Facemasks are now a common thing in all of our lives. We see them hanging from rearview mirrors as we drive down the road, everyone in the grocery store is masked up, and they’re even starting to become a fashion statement to some. While facemasks are encouraged in public places nowadays to help reduce the risk of spreading COVID-19, there’s a little-known side effect that involves your dentist in McMinnville.
Disclaimer About Facemasks
Before we dive into the oral health side effects of facemasks, we want to make sure that all of our readers know that this does not mean we don’t support the use of facemasks. Please don’t stop wearing your mask. The benefits far outweigh the potential downsides that we’re about to discuss. Besides, there are things you can do to completely eliminate these downsides. More on that in a bit.
The Way We Breathe
Now, another important thing to note is that the facemask itself isn’t to blame. It’s the way our bodies react to this new change. Since most of us are not used to wearing a facemask every day, we tend to automatically adjust the way we breathe while wearing one. In fact, many people are finding themselves breathing out of their mouths instead of their noses while wearing a mask. Even people who naturally breathe out of their noses and dislike mouth breathing can adopt a new way of breathing because it can feel more comfortable. However, mouth breathing isn’t something your dentist in McMinnville takes lightly.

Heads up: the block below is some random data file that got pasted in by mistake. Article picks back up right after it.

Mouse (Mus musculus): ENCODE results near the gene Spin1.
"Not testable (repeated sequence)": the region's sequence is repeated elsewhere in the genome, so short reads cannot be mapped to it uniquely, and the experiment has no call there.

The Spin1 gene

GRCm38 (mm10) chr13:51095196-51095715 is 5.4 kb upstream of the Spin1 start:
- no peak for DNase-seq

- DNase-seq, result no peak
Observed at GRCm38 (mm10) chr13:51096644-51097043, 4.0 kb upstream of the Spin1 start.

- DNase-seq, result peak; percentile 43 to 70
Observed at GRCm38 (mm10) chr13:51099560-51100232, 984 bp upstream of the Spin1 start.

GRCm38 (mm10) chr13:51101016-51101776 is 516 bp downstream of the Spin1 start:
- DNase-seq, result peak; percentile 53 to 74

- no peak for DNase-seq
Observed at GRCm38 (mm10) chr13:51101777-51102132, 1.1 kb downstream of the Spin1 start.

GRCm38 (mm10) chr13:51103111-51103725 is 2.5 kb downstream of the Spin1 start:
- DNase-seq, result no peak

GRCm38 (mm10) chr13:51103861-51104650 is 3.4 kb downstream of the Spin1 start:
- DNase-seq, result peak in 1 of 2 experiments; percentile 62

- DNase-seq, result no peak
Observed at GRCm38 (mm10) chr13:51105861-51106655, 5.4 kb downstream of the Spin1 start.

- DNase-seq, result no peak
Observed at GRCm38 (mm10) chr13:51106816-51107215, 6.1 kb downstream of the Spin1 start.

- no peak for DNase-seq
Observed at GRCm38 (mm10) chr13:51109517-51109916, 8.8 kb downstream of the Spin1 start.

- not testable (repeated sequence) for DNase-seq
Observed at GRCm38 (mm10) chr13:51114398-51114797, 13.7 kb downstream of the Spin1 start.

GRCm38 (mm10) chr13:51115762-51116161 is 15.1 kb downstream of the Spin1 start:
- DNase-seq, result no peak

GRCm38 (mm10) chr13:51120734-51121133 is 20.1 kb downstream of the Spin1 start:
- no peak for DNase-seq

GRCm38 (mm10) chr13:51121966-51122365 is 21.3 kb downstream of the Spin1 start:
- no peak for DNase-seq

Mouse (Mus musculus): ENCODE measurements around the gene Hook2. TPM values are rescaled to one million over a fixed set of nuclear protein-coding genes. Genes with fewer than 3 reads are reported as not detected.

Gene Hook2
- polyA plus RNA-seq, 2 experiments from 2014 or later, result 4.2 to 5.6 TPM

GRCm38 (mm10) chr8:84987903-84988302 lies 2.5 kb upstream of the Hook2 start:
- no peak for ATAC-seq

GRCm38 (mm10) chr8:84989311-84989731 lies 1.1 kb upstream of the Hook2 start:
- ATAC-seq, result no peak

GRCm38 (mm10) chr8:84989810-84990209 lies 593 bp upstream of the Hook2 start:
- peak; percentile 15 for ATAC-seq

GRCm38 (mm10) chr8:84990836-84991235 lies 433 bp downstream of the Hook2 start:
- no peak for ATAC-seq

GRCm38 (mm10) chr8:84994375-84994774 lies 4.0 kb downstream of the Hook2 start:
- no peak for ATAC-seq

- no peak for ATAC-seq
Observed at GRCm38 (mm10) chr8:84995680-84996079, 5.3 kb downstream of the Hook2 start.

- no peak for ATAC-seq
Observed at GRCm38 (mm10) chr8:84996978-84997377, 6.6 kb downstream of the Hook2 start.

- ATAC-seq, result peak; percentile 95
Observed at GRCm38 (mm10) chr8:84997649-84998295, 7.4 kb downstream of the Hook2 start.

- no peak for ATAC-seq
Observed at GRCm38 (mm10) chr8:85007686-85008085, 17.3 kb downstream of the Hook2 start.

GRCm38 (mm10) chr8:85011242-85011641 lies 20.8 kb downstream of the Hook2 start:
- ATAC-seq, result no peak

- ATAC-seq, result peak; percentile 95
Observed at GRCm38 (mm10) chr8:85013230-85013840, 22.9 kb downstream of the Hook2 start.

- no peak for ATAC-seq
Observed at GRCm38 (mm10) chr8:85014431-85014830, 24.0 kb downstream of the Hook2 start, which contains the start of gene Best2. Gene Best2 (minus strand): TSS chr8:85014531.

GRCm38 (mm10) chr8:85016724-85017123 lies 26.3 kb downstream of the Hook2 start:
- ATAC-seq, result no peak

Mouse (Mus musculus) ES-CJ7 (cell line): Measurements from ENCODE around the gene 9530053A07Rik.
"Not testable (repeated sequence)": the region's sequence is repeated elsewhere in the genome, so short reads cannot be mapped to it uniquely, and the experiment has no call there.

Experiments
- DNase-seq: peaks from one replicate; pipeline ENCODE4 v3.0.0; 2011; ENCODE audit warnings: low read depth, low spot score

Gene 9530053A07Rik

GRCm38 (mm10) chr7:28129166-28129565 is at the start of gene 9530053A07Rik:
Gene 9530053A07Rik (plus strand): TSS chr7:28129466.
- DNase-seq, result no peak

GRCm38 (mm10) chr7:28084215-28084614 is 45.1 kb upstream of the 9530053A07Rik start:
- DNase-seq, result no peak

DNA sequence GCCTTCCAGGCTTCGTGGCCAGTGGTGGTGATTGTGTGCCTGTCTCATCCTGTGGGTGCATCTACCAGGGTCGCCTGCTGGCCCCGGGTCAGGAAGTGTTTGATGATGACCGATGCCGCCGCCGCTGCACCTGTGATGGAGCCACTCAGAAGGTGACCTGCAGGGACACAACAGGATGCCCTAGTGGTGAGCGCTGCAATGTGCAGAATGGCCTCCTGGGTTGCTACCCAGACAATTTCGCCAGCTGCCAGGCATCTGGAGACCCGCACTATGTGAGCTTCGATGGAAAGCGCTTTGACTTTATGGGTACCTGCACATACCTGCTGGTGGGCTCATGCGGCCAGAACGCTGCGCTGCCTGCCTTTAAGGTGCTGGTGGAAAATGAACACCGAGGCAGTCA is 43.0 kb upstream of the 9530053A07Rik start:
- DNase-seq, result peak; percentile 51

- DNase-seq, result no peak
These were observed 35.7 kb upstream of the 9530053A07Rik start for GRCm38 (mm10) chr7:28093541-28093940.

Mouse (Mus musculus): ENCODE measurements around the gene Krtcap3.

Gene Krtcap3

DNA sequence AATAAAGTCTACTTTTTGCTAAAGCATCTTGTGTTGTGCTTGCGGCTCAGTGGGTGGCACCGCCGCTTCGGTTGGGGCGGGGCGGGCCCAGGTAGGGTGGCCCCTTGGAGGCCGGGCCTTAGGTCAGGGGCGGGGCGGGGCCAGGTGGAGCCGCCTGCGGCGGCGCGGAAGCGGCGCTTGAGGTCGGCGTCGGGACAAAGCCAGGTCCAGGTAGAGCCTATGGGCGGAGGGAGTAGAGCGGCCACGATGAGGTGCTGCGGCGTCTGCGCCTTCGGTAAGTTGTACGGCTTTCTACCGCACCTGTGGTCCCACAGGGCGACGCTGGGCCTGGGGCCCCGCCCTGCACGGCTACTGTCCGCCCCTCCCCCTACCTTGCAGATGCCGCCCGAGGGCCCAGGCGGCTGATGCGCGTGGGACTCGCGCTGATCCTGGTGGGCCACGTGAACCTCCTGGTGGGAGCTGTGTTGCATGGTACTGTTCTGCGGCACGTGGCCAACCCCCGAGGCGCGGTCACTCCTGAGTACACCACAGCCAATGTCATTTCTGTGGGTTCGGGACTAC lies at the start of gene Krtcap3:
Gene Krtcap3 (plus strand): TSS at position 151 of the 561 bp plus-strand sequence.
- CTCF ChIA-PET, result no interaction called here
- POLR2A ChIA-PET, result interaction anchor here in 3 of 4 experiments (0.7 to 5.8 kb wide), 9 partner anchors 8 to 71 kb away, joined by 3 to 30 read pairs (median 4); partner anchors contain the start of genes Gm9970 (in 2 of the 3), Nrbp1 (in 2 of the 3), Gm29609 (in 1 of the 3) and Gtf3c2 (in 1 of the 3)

Mouth Breathing & Oral Health
Take a few deep breaths in and out using only your mouth. Do you feel what happened? Your mouth probably feels uncomfortably dry and as if you could use a drink of water, stat. Now let’s say you did that every time you wore a mask. That’s a pretty dry mouth, isn’t it? When we breathe out of our mouths instead of our noses it dries up saliva and can prevent more from being produced. The result is the dry, dehydrated feeling. But discomfort isn’t the only thing concerning your dentist in McMinnville. In fact, dry mouth can also cause oral health problems.
A mouth needs saliva to remain healthy. After all, it’s this spit that helps wash away bacteria and neutralize acids. But without saliva, these bacteria and acids are left around, increasing the likelihood of cavities.
Additionally, mouth breathing and dry mouth can also cause bad breath for similar reasons. With no saliva to remove bacteria, these pesky problem-makers will feed on leftover food particles. Then, as with all living things, the bacteria will release unused byproducts. It just so happens that bacteria’s byproduct smells bad, hence bad breath.
Keeping Dry Mouth Away
The good news is even if you do breathe out of your mouth, either while wearing a facemask or just naturally, there are ways you can prevent dry mouth and reduce your risk of cavities and bad breath.
We’re always here to help our patients and neighbors, so if you have questions about dry mouth or you’re experiencing dry mouth and are unable to find relief, give us a call to schedule an appointment.